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20 percent of Mars' surface was likely water 4.5 billion years ago

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The body of water would have been larger than the Arctic Ocean

Mars once had enough water to cover its entire surface, a study published today in Science suggests. Around 4.5 billion years ago, Mars was host to a body of water that was larger than the Arctic Ocean. At around .085 miles deep, the water would have covered Mars' surface, but it's more likely the pool was slightly greater than one mile deep. In that case, it would have covered around 20 percent of the planet, The Washington Post reports.

Mars also probably had seasons

The new findings come from a team of researchers who collected data via three large telescopes on Earth: the European Southern Observatory’s Very Large Telescope in Chile, and the Keck II telescope and NASA Infrared Telescope Facility in Hawaii. The scientists measured the amount of water and the amount of HDO — water's heavier form — in Mars' atmosphere. The test was similar to measuring the separation of oil and water, one of the study's authors, Geronimo Villanueva, told The Washington Post. "If you're losing material — which the atmosphere of Mars has been doing since it was formed — you'll lose more of the light material first," he said.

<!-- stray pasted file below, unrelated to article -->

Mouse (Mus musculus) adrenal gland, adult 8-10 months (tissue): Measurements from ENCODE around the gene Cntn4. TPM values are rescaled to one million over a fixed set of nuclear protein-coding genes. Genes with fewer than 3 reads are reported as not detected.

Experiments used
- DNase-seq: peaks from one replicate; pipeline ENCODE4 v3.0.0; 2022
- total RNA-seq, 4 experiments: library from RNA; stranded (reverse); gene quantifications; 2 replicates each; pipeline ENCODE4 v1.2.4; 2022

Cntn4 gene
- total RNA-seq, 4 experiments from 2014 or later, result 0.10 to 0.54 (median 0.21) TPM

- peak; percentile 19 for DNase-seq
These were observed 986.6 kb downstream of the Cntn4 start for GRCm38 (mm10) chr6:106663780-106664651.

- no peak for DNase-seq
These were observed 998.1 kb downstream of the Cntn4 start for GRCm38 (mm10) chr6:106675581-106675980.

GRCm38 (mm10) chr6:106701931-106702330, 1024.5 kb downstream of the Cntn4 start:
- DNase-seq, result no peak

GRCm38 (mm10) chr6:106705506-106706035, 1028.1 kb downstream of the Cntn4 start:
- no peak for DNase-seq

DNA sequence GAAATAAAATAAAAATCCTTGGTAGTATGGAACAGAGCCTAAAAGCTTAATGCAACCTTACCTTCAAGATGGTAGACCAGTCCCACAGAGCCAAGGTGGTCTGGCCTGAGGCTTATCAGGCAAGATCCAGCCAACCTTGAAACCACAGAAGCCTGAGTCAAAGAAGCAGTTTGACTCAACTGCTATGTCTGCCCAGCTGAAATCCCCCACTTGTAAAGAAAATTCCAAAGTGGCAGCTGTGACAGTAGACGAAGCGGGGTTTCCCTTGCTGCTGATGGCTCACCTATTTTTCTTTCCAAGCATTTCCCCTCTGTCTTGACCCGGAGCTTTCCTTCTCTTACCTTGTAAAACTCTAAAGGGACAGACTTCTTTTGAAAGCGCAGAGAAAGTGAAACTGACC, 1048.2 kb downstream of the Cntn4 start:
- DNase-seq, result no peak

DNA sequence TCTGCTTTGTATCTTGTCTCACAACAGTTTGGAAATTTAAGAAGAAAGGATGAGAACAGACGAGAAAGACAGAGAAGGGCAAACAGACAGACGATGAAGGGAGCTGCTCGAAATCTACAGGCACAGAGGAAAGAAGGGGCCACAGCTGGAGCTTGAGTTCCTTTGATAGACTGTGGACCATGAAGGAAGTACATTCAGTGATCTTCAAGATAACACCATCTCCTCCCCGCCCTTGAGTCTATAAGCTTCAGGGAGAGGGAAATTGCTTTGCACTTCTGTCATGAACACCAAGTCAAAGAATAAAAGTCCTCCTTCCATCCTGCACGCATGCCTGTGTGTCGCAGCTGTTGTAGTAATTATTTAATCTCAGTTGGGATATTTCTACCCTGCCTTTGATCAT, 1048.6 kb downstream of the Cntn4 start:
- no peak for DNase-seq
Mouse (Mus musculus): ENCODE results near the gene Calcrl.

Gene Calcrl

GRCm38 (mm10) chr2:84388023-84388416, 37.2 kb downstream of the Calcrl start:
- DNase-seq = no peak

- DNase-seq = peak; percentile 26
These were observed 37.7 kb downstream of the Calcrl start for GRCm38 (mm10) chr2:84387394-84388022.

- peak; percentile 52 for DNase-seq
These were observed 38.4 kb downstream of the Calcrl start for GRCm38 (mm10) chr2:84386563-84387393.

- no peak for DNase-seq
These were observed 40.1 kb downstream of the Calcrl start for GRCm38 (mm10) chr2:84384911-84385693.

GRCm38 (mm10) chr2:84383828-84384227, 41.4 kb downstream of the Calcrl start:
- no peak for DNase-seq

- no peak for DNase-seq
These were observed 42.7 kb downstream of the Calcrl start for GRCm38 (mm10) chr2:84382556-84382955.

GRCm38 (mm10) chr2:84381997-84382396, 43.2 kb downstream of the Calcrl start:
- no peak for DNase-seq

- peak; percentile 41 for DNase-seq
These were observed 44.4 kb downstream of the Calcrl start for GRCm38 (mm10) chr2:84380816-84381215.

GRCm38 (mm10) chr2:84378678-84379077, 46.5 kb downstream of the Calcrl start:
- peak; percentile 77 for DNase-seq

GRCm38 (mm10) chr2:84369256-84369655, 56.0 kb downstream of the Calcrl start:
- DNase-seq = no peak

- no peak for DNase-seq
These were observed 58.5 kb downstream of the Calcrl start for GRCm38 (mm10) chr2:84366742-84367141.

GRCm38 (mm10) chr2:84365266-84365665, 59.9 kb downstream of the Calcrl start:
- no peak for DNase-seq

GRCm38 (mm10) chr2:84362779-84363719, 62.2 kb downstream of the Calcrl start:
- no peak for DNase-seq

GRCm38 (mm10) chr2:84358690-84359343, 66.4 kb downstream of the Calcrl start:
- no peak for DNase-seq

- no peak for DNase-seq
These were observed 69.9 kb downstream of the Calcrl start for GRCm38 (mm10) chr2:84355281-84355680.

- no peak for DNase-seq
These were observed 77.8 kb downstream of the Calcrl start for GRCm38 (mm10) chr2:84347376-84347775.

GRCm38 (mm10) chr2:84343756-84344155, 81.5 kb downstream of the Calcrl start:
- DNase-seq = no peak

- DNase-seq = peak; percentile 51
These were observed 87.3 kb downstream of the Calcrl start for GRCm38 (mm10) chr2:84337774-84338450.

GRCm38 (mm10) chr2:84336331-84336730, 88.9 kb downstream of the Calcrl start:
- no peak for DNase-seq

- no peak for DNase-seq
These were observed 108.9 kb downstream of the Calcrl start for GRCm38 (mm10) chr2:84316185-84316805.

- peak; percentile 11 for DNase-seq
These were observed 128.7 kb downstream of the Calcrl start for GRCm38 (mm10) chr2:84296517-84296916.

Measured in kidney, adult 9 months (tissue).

By measuring the ratio of H2O to HDO against their atmospheric rates of escape over nearly six years, the researchers were able to determine the planet's water content billions of years in the past. The research also indicates that Mars once contained several regional atmospheres and a climate divided into seasons.

mars-water

It's not news that water once existed on Mars. In 2013, grooves and slopes in the planet's surface hinted at recent water flow and last year, findings by NASA's Mars Curiosity rover suggested the planet's 96-mile-wide Gale Crater was once the location of a massive lake. But today's findings suggest that Mars' water supply was not fleeting. That Mars once hosted such a large body of water implies the planet may have been habitable for much longer than previously thought.

NASA plans to evaluate these findings from space with the launch of an orbiter in 2016.

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